It is not clear after all of these years whether it was Veary’s remarkable recordings that led to her engagements at Waikiki’s finest showrooms throughout the 1970s – including lengthy stays at both the Halekulani and Royal Hawaiian Hotels – or if it was her sold-out performances at these prestigious venues that led to her recording contract with de Mello’s Music of Polynesia record label. In either case, the records are our gateway to those performances, venues, and Veary’s voice in that era. Although, admittedly, her voice sounds pretty much the same today as it did 40 years ago as evidenced by the 2011 PBS Hawai`i TV special in her honor captured live under the kiawe tree at the Halekulani Hotel’s House Without A Key. I have pulled together some of my favorite selections from Veary’s four 1970s-era LPs with de Mello. Some (but not all) of these selections were available briefly on CD in the 1990s as part of a “Best Of” collection, but it is sadly out of print.
It would also be interesting to hear Veary live at one of these venues during this period. There are no known recordings of Emma at the Halekulani where she was appearing on July 4, 1974 according to the entertainment pages of the Hawaii Tourist News which inspired this series of posts. But there was surely a recording of Emma captured live at the Royal Hawaiian Hotel.
Trivia: Emma Veary’s manager was also her husband, and he also happened to be famous in his own right. Name him. (Difficulty Rating: Easy)
More trivia: The three songs I chose to accompany this article have something in common. What is it? (Difficulty Rating: Medium if you’re a Hawai`i local. Hard as hell if you’re not.)
Sun, 2 November 2014
Scrolling through the page of one of my favorite Facebook groups – “Waikiki & Honolulu in the 1970’s and 80’s – I was inspired by a post by a friend I had previously met elsewhere on the great big World Wide Web. John Charles Watson is a Hawai`i local who shares my passions for Hawaiian music and record collecting. But it was not a recording that John posted that sparked my interest. It was a newspaper page.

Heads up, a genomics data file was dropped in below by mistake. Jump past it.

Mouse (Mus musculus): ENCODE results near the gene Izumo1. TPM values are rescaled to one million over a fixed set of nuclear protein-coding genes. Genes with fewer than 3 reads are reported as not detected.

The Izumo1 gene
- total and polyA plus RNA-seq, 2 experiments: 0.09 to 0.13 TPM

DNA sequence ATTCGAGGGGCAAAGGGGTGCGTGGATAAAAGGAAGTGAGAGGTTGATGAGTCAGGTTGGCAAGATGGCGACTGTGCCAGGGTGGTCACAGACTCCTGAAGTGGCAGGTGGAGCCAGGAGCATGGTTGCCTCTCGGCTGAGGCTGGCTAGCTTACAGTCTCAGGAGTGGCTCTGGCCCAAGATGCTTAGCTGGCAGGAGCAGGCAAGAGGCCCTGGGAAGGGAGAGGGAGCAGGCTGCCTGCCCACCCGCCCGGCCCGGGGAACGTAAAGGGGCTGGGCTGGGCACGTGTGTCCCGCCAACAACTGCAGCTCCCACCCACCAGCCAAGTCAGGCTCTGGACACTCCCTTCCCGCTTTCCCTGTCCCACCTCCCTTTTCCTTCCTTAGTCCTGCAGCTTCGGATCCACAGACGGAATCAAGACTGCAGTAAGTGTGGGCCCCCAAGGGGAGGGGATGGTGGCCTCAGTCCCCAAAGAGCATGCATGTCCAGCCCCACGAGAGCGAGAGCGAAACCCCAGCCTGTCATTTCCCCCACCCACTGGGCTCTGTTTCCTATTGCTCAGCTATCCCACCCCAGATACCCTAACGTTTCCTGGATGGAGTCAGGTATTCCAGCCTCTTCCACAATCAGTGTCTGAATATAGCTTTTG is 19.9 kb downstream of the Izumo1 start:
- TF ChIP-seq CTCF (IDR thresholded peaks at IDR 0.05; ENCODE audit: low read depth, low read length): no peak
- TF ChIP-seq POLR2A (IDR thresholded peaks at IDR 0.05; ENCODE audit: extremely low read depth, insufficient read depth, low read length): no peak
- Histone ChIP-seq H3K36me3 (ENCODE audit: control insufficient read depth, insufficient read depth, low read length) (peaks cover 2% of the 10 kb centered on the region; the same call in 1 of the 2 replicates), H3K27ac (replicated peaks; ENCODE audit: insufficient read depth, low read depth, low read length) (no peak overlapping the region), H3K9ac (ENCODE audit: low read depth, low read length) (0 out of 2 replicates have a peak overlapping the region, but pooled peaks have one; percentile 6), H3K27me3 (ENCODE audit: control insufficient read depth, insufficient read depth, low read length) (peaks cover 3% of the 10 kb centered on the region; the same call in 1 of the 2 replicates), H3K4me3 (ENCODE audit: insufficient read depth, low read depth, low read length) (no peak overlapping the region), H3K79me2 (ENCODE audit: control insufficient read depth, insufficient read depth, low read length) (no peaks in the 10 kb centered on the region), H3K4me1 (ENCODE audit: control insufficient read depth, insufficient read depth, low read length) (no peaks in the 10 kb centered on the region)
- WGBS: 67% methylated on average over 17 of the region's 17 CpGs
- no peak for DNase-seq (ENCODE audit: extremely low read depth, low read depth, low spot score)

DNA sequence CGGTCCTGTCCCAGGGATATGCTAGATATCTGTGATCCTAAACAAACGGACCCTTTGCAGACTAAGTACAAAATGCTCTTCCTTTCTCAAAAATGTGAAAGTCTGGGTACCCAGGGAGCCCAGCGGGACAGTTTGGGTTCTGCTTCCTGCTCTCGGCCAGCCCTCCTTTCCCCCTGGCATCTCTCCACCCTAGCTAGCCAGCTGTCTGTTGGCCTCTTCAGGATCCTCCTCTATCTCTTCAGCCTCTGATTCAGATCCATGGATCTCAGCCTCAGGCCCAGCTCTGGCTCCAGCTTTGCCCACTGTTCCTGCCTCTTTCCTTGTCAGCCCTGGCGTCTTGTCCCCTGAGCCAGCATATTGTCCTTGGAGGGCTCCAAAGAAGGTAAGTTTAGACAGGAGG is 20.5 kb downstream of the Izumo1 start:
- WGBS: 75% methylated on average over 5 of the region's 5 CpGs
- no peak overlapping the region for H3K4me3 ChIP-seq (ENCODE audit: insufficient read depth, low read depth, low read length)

It was on August 13, 2014 that John posted to the group Facebook page the adverts for who was performing where around Waikiki and Honolulu more than 40 years earlier – the week of July 4, 1974 – according to the “Entertainment” pages of that week’s issue of the Hawaii Tourist News. This intrigued me. While this was 40 years ago, it seems like just yesterday to me. The voices mentioned in that paper performing here and there are voices I still hear in my home every day. Because I was a child of the 70s, many of these were the voices which caused me to fall in love with Hawaiian music (despite that I was born in Philadelphia, raised in New Jersey, and have no Hawaiian lineage or other connections to Hawai`i whatsoever). It was and was always about Hawai`i’s music to me, and so I made a life studying it and learning to play it myself. A quick Google search revealed that some of these popular entertainers of the 70s are still alive and active in the local music scene, while a few others are sadly gone. 40 years is a long time. But the major take-away for me was that reminiscing about musicians with newspapers clippings and photos doesn’t fully honor them or our memories. What we need to do is hear these voices and musicians again. Because relatively few local Hawai`i musicians found fame outside of their island borders, their original vinyl LP releases have rarely been reissued as CDs or MP3s because they would not be commercially viable. Almost everybody who had a vinyl record lost them to the ravages of time – threw them away, gave them to the Salvation Army (which ultimately threw them away after trying to sell them for 20 years), or used them to play frisbee with Fido. Despite that I am a record collector (with more than 25,000 titles in my collection), I have never understood the psychology of the record collector. Sure, some of their values have gone up, and others down. But that is not why I started collecting or continued collecting. I collected because I was a musician, and these records were a valuable learning tool – a place to hear songs and voices I could hear nowhere else. But now I understand there was another value to these nearly 10 tons of vinyl threatening the joists on every floor of my home: Sharing these memories with you.